5 Common Google Ads Mistakes And How to Fix Them
4 min to read
If you’re just starting out with Google Ads and haven’t yet figured out how to get the most out of your ad campaigns, you’ve come to the right place. When it comes to navigating this powerful platform, it’s important to study up on the kinds of mistakes others have made before you.
In this post you’ll discover five of the most common Google Ads mistakes. More importantly, you’ll find out how you can fix them. And for the seasoned pros and PPC specialists among you, a little recap never hurt anyone!
1. Using the wrong match type
According to Google, broad match keywords match to “misspellings, synonyms, related searches and other relevant variations”.
Broad match keywords are useful because they can help you capture relevant traffic that is searching in a way that your keywords don’t specifically cover.
The problem however, is that Google isn’t always that smart. If you have very generic keywords like “dresses” set on broad match, then this can trigger for any number of searches. You may get people looking to buy a dress, which is what your ad is showing for. However, your ad may also show for pretty much any other search containing the word “dress”, as well as anything Google thinks is relevant to this word. This can mean lots of impressions and clicks from people who are not looking for what you’re advertising, ultimately wasting both their time and your budget.
In general, you should try to use a mix of match types. Exact match keywords allow you to control exactly what searches your ads are showing for, so you can make sure your ads aren’t being seen by the wrong people.
2. Limited by budget
If you have a limited budget then your ads won’t be showing as often as they are able to, limiting your reach and audience. This becomes problematic when your account has loads of campaigns, each of them with a daily budget of, say, £10 and their average CPC (cost per click) is £2.
That means that, on average, each campaign can generate 5 clicks a day at the most – nowhere near enough data to make informed decisions or optimise for performance.
When you have a very limited budget, it’s better to concentrate on one or two campaigns that focus on your most important and/or profitable areas, rather than spread it across loads of campaigns and try to target everything at once. Using programmatic ads helps since it allows you to target the real users.
3. Wasted spend from irrelevant terms
Search query reports show the exact terms that someone used in order for your ad to show to them.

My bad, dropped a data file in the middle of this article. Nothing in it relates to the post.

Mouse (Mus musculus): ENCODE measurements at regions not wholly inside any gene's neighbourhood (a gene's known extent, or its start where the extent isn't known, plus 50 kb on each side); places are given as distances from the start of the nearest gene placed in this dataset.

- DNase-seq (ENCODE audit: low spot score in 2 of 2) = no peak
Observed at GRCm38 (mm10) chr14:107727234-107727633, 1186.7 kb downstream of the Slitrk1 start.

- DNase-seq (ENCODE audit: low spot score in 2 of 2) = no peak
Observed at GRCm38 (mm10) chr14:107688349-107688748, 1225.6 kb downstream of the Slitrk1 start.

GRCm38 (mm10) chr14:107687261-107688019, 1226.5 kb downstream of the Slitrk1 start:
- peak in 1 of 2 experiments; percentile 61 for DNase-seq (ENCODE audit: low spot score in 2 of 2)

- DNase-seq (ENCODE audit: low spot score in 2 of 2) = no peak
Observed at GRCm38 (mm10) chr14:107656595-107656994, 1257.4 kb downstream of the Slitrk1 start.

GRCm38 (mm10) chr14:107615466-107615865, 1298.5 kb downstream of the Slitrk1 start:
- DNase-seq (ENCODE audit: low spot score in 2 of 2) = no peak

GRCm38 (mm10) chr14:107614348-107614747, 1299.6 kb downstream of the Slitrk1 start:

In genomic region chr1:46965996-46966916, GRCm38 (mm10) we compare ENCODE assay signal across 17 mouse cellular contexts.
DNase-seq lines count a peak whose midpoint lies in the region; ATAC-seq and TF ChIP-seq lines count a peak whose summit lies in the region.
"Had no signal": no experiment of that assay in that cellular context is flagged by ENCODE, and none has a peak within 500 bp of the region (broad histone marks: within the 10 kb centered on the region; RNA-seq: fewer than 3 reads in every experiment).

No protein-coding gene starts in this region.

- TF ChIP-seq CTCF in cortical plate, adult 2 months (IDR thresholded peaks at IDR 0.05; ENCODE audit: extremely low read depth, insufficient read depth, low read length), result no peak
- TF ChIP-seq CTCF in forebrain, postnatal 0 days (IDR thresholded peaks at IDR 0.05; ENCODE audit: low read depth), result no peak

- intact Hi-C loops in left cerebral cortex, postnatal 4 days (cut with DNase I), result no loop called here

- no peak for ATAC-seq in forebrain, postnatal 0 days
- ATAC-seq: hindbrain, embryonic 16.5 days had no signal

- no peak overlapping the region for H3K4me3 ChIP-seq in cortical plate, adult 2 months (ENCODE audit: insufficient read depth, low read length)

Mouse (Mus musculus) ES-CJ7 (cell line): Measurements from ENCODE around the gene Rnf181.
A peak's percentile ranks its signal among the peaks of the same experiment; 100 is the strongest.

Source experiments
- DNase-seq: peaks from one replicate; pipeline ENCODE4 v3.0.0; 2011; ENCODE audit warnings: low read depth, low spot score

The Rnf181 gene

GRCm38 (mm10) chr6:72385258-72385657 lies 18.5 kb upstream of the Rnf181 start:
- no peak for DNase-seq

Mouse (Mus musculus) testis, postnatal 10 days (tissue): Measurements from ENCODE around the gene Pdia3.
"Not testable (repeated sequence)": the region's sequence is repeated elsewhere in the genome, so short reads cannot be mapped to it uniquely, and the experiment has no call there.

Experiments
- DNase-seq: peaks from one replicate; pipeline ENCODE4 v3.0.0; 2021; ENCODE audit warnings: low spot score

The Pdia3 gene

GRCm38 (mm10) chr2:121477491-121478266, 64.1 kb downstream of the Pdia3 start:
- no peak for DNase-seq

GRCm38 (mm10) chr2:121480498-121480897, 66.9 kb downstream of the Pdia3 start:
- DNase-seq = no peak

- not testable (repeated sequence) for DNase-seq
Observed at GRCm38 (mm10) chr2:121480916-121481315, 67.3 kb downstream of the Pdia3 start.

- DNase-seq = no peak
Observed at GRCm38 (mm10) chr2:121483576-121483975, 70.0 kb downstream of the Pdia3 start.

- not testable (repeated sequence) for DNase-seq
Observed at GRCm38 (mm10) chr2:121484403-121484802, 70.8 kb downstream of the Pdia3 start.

Many people forget to review their search query reports and often make assumptions about which keywords will convert. This can lead to wasting significant spend on search terms that are irrelevant.
A big part of effectively managing PPC campaigns is to review search query reports, see what terms your ads are showing for and then look to optimise your account based on what you find.
Exclude all keywords that are irrelevant or that perform poorly (by adding them as negative keywords and blocking them from showing) and if there are any search terms that are performing well but aren’t already in the account, then you can look to add these in – safe in the knowledge that they will do well for you. By incorporating Google Trends into your strategy, you can also view the broader interest over time of your search terms to find out which are likely to continue to perform well.
4. Not using all available ad extensions
Ad extensions let you show additional, supplemental information in your ad without having to ‘waste’ valuable space in your ad copy to communicate it. Failure to use all available ad extensions is an extremely common error when it comes to campaign execution.
Google has said that ad extensions help increase the ad’s rank and often leads to higher click-through rates.
What’s more, ad extensions let you communicate more information, whilst your ad takes up more real estate on the SERP, thus becoming more prominent and pushing any other listings below you further down the page.
Best practice is basically to include as many relevant ad extensions as possible:
- Sitelinks let you advertise other relevant pages on your website.
- Call extensions let you list your phone number.
Location extensions let you show your address.
5. Not testing ad variations
Many people are guilty of writing just one set of ads and then leaving them to run indefinitely without monitoring their reception or performance.
A/B testing ad copy is a good way of making incremental improvements to the performance of a PPC account over time. The improvements are often small, but after an extended period of time you’ll have a good idea about the kind of messaging and USPs that users respond to, giving you a better understanding of the information you should be communicating.
Ideally, you should be reviewing performance at regular intervals (which varies depending on available traffic and the intent of the PPC campaigns). Make small changes to one aspect of your ad copy, then analyse its impact. If your new variation performs better, go ahead and roll out the changes permanently. Rinse and repeat this process and you’ll start to see incremental improvements over time.
Stay up to date with your Google Ad knowledge.
Possibly the biggest mistake you can make when it comes to Google Ads is to stop learning and growing your knowledge base. Google is constantly changing (it even changed the name of the platform in 2018!), and the best campaign managers are always staying up to date with the latest trends and techniques.
For more PPC and Google Ad tips, check out these articles.
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